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What is a placental abruption?

North Carolina expectant mothers may be interested to know exactly what a placental abruption is. A placenta abruption occurs when the placenta separates from the wall of the uterus before the baby is delivered. This can be dangerous because the placenta is what provides nourishment to the child before it is born. There are several risk factors that can contribute to a placental abruption.

A few of the more common risk factors include smoking, blood clots and diabetes. Those who use controlled substances such as cocaine or who consume more than 14 alcoholic beverages per week while pregnant may increase the risk of a placenta abruption. Older mothers or those who have delivered many times in the past may also be at a higher risk of this occurring. High blood pressure during pregnancy may also lead to a placental abruption.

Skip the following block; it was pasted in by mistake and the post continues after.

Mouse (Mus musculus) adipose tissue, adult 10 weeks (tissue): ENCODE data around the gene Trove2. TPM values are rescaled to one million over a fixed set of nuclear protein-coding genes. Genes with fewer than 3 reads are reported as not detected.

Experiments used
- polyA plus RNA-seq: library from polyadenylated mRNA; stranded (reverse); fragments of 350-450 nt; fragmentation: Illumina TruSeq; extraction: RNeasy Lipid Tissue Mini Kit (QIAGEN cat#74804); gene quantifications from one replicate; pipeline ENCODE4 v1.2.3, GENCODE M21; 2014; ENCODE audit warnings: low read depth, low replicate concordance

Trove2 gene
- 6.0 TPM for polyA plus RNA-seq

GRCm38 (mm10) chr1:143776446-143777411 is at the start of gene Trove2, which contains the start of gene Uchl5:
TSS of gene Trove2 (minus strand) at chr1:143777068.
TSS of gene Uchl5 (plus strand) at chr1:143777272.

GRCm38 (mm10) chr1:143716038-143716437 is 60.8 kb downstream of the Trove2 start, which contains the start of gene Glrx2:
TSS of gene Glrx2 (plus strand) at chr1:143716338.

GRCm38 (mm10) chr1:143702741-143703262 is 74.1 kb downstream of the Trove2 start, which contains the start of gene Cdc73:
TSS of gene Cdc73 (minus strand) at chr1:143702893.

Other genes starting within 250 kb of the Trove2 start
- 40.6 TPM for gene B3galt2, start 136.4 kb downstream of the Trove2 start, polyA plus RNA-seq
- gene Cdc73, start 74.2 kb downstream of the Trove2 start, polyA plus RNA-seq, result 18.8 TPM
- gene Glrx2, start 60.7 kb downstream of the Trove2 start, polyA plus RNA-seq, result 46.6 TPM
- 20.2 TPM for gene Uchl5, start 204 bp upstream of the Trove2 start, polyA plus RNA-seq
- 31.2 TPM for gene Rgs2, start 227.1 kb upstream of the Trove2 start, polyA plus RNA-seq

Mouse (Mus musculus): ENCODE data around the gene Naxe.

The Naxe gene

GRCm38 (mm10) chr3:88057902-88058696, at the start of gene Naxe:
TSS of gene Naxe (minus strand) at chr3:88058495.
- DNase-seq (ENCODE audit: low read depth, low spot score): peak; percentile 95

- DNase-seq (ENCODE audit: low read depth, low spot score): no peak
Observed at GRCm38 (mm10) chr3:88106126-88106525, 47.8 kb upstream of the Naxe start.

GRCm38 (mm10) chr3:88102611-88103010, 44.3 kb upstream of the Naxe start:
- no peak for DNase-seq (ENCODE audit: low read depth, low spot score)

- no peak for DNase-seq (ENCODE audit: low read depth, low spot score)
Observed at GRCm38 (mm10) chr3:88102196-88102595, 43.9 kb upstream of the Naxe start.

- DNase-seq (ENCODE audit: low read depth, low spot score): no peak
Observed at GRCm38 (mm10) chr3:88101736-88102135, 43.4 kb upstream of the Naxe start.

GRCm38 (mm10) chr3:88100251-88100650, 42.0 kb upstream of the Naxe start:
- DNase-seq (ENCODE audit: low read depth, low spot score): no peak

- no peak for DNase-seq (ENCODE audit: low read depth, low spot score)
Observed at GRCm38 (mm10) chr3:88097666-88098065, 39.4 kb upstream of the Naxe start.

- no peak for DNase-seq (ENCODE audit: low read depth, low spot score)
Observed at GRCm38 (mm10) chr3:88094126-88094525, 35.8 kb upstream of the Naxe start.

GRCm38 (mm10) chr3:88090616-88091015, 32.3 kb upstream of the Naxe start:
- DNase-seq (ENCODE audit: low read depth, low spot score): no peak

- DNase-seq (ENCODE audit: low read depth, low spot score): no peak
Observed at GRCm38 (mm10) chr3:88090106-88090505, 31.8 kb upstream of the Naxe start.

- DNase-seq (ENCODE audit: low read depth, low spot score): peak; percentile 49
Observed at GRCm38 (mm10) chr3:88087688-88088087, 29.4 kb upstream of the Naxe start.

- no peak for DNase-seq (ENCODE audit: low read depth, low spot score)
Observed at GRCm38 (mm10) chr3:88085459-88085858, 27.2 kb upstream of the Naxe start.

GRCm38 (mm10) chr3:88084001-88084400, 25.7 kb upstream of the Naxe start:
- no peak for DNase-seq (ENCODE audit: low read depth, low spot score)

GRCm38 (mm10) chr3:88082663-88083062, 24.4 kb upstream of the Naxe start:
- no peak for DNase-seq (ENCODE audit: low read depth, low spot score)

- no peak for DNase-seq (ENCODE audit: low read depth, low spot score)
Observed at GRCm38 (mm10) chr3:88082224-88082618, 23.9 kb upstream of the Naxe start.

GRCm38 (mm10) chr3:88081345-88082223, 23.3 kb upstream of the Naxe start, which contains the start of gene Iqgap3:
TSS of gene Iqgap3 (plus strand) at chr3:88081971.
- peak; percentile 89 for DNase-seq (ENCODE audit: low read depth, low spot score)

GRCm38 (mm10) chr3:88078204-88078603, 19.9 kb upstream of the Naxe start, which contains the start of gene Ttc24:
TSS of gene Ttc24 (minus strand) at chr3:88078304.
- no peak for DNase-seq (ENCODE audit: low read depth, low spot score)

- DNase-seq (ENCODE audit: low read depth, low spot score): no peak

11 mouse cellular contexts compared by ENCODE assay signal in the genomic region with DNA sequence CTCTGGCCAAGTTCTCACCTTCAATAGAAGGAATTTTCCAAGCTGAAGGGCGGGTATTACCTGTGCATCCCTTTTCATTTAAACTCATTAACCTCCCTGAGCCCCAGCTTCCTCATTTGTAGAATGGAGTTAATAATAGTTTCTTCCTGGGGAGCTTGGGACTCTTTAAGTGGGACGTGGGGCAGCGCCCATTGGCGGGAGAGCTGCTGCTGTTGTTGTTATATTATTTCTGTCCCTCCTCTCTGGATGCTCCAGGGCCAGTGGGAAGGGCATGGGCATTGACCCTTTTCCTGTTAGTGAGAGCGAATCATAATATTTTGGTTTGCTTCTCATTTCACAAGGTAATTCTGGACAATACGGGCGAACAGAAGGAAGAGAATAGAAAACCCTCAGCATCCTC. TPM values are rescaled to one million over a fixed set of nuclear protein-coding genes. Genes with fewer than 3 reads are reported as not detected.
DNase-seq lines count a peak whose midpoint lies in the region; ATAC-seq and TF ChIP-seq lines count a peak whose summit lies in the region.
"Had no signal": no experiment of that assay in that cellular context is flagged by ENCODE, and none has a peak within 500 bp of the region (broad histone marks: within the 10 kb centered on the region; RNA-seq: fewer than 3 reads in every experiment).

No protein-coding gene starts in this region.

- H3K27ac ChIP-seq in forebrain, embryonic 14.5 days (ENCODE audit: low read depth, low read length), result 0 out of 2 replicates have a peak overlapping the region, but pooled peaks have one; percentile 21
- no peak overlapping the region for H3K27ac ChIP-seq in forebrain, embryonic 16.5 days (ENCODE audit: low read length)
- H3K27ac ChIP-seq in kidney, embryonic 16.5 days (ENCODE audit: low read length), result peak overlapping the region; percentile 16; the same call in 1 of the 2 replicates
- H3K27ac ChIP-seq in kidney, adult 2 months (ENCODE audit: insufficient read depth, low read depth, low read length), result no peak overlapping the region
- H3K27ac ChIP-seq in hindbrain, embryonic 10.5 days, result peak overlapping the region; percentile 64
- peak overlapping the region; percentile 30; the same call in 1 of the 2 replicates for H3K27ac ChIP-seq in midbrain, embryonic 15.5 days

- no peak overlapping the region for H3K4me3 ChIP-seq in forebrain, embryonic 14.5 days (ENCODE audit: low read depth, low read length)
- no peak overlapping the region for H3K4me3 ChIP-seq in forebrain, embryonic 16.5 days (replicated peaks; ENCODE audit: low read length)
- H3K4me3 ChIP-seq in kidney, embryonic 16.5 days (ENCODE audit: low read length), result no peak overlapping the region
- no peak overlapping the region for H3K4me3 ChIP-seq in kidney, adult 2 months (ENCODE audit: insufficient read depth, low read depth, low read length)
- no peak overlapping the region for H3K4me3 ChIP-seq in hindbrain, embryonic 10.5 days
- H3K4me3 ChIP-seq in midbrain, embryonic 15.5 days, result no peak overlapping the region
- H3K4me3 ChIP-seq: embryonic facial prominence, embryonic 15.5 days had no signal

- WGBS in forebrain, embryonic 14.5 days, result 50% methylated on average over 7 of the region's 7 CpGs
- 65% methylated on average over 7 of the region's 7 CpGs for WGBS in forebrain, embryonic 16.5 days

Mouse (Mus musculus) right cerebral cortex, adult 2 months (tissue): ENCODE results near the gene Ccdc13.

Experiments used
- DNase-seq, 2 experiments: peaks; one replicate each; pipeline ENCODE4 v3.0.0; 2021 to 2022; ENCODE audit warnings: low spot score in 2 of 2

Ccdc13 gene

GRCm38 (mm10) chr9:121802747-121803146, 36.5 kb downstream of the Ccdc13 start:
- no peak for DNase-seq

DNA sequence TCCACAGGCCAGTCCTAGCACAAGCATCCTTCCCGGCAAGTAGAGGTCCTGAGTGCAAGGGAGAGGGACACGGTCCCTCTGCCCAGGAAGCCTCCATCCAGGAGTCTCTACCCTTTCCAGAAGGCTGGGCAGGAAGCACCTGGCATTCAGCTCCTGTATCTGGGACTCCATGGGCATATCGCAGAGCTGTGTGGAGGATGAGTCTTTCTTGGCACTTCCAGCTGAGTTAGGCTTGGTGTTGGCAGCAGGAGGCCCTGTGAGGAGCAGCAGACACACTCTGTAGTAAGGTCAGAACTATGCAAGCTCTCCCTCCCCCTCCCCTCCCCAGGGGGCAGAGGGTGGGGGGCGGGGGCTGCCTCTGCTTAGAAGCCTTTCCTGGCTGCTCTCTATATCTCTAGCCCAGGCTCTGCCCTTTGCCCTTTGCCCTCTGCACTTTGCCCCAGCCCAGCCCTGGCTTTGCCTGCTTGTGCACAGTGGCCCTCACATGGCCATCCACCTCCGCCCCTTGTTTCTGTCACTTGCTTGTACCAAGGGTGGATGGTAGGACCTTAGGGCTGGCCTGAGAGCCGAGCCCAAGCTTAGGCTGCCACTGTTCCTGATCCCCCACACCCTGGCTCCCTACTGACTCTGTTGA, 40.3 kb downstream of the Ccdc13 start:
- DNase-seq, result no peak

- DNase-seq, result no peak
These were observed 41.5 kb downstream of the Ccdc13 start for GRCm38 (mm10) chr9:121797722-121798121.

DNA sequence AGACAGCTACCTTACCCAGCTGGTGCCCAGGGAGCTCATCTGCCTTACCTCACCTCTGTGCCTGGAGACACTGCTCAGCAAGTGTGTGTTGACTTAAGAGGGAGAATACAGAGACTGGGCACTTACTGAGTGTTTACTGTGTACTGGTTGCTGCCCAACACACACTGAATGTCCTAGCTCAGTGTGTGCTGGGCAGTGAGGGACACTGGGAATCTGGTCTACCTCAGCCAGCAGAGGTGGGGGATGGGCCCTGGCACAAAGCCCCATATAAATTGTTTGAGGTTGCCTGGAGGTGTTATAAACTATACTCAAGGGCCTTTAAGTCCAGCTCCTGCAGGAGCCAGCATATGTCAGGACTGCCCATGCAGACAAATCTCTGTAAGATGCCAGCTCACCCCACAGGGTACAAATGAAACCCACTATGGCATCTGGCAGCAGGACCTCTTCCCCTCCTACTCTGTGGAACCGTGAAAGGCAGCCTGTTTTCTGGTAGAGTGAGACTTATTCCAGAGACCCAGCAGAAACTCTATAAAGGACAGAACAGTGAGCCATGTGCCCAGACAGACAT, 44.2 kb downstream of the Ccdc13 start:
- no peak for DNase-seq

Placental abruptions may be found through abdominal or vaginal ultrasounds or through pelvic exams. If an abruption is discovered, treatment options include blood transfusions as well as intravenous fluid treatments. Throughout the process, both the mother and the baby are monitored to ensure that neither goes through shock or any other type of distress. The baby may be removed by cesarean section, and both the mother and the baby may survive if it is caught early enough and treatment is provided.

If a baby suffers a birth injury during delivery as a result of a failure to diagnose this condition, it may be grounds for a medical malpractice suit against the health care providers. If successful, the baby's parents may receive compensation for medical bills and long-term care costs among other damages.

Source: Medline Plus, "Placenta abruptio", November 11, 2014

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